Even after practising my heart out on my scales and feeling relatively confident going in, I would find myself completely blanking out when asked to perform the scales, my mind becoming a quivering mess of jelly. On my final year of piano exams I remember sitting there hunched over the keyboard watching my tears fall onto the keys with my hands shaking by my sides. I couldn’t remember even the simplest of scales and I felt humiliated and upset that  with every scale I started I couldn’t complete it.

I came out of the room an absolute mess, leaving Julie torn between trying to console me, and ready her next student for their exam. My Mother bundled me out to the car, arm around my shoulders in comfort, but her voice softly telling me it would be alright, I think it stressed her out just as much to see me in such a state, and we were both rather surprised when I received the news I had passed!

I think the adjudicator no doubt felt sorry for me, and though I was very pleased to have passed I was also incredibly relieved when Julie announced that she had decided  we weren’t going to proceed with Grade 6 practical piano the following year, as the adjudicator had commented on my tiny hands being ‘incapable of reaching the demands  that Grade 6 will require’.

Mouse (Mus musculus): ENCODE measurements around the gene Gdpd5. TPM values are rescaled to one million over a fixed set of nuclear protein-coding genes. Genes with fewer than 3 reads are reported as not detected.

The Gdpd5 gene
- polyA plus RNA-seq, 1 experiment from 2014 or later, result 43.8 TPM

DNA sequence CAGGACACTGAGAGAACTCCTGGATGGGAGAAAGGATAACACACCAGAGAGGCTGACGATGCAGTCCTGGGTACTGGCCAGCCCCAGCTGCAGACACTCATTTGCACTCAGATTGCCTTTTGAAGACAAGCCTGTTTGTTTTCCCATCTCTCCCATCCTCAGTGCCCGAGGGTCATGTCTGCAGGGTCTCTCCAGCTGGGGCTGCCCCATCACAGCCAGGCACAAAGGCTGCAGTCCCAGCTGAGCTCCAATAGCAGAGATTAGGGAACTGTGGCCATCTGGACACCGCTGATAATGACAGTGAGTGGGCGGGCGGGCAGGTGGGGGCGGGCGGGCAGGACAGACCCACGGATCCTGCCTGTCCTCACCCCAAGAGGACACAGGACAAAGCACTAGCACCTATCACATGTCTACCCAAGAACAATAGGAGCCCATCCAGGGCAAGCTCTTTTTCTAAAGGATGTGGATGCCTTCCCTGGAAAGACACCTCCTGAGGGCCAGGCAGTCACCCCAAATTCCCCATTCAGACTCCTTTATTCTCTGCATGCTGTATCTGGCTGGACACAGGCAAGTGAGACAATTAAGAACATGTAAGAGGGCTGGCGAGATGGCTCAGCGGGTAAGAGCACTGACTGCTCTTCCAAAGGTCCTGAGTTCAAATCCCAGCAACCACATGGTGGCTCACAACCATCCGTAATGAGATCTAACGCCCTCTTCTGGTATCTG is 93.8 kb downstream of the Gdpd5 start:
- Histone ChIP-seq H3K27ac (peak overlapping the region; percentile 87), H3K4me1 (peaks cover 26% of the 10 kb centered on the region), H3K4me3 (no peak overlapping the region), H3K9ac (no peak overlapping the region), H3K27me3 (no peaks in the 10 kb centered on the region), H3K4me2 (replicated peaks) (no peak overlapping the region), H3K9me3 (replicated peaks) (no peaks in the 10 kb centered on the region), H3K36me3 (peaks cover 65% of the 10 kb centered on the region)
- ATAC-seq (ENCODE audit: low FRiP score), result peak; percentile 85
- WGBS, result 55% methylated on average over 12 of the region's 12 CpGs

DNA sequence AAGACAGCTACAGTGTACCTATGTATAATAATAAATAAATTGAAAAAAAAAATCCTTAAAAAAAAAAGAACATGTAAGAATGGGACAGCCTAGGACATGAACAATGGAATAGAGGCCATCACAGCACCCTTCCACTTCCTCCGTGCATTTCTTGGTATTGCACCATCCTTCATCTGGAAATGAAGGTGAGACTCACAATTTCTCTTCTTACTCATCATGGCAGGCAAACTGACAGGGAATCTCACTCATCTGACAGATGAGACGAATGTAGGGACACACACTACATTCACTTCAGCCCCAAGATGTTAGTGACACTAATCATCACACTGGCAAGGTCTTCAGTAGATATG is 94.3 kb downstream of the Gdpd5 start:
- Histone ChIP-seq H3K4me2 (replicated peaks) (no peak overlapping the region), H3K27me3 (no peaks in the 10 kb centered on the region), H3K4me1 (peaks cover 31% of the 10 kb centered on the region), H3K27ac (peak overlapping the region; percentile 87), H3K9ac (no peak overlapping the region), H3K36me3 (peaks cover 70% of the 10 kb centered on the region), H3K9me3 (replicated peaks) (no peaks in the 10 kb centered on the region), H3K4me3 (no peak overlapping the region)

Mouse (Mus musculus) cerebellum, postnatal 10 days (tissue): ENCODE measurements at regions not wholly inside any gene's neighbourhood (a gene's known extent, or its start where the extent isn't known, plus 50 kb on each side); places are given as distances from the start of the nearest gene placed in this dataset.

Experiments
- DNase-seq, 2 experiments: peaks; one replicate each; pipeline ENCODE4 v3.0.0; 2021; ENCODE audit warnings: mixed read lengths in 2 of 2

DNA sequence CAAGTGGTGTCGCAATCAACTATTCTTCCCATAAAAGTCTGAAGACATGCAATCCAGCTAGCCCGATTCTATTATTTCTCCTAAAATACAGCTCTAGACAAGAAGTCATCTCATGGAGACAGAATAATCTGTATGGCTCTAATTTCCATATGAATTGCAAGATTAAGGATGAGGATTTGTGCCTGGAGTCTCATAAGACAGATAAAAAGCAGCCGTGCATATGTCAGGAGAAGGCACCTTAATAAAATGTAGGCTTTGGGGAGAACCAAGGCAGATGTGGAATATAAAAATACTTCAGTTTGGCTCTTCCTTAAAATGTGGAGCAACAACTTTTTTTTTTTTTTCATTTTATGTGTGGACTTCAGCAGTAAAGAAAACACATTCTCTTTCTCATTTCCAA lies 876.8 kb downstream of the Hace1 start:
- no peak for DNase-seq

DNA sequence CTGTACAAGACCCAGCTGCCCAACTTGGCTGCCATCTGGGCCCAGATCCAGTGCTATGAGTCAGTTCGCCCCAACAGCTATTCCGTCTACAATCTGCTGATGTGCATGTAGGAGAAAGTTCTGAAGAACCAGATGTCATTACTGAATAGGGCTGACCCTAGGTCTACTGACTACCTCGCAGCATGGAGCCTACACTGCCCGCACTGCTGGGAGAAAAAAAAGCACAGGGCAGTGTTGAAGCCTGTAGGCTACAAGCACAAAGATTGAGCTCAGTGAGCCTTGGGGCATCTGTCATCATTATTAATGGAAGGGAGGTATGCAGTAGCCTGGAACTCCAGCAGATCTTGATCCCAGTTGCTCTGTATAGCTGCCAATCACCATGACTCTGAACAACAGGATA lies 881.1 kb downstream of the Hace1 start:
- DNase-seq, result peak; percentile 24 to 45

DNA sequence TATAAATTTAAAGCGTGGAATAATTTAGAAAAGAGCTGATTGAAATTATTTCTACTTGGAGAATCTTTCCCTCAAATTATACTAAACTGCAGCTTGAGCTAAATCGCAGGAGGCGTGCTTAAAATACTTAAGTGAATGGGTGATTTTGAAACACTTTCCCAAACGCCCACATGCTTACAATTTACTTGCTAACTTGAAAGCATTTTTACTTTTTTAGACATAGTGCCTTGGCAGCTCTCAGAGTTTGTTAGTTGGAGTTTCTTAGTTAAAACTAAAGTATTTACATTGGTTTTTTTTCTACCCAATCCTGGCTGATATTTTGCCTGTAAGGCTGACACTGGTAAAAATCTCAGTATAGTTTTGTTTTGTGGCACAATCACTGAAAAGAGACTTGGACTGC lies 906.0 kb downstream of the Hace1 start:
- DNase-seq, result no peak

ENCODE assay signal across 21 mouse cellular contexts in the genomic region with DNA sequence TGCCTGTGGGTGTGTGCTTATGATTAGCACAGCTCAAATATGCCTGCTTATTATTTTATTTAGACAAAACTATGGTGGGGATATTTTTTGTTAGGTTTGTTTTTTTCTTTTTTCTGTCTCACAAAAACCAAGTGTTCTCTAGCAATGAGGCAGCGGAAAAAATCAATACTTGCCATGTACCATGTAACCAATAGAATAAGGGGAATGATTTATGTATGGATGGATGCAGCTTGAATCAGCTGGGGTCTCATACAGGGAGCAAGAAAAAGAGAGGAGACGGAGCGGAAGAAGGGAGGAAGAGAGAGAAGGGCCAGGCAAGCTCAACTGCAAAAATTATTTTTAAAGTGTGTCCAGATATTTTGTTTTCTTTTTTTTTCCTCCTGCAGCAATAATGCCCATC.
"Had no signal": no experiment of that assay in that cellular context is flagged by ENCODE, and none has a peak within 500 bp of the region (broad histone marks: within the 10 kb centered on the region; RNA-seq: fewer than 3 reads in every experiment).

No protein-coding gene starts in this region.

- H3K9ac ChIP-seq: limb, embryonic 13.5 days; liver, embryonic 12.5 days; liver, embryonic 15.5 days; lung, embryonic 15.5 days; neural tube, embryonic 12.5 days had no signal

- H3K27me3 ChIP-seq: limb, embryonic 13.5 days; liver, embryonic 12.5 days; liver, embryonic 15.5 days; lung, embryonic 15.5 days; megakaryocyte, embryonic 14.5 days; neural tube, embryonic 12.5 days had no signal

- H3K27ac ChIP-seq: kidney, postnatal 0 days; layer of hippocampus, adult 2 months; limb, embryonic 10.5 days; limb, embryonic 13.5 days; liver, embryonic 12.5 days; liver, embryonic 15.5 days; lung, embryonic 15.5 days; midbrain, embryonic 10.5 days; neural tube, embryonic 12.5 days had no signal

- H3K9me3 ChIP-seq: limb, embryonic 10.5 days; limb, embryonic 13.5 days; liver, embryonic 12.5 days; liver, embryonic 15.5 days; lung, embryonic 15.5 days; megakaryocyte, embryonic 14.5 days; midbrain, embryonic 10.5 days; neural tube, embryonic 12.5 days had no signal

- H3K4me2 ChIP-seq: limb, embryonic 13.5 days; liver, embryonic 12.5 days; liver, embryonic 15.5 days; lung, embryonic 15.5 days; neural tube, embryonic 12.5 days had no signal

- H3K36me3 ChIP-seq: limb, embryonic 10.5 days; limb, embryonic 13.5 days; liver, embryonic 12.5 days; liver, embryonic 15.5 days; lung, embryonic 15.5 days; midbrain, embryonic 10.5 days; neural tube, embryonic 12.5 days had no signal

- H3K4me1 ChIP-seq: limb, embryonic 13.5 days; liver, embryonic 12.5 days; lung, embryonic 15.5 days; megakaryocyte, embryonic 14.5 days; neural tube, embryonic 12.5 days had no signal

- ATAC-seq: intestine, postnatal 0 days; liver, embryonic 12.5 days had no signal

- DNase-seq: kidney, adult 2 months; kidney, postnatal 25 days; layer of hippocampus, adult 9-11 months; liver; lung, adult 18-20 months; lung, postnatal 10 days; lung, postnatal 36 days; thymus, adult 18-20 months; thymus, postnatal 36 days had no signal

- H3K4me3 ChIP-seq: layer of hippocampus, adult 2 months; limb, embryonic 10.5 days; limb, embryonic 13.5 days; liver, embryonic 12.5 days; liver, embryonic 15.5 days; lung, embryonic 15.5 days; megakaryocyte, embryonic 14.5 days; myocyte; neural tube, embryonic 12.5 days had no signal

I had decided myself the previous year that I didn’t want to do anymore theory exams either. They involved sitting in a classroom in Hawera High School with a bunch of other music students, filling out the exam paper and constantly watching the clock. Although I didn’t find these exams as stressful, it was difficult to concentrate on studying for both these exams as well as practical piano, Singing exams, modern dance lessons, and my school work.

Mum, Julie and I all believed it would be better to focus on my singing which I loved and excelled at in both competitions and exams. I started in at Grade 5 when I was only 12 (Julie didn’t think it was worth bothering to do the first four as I would find it too easy) and sailed right through to Grade 8 just before I turned 17.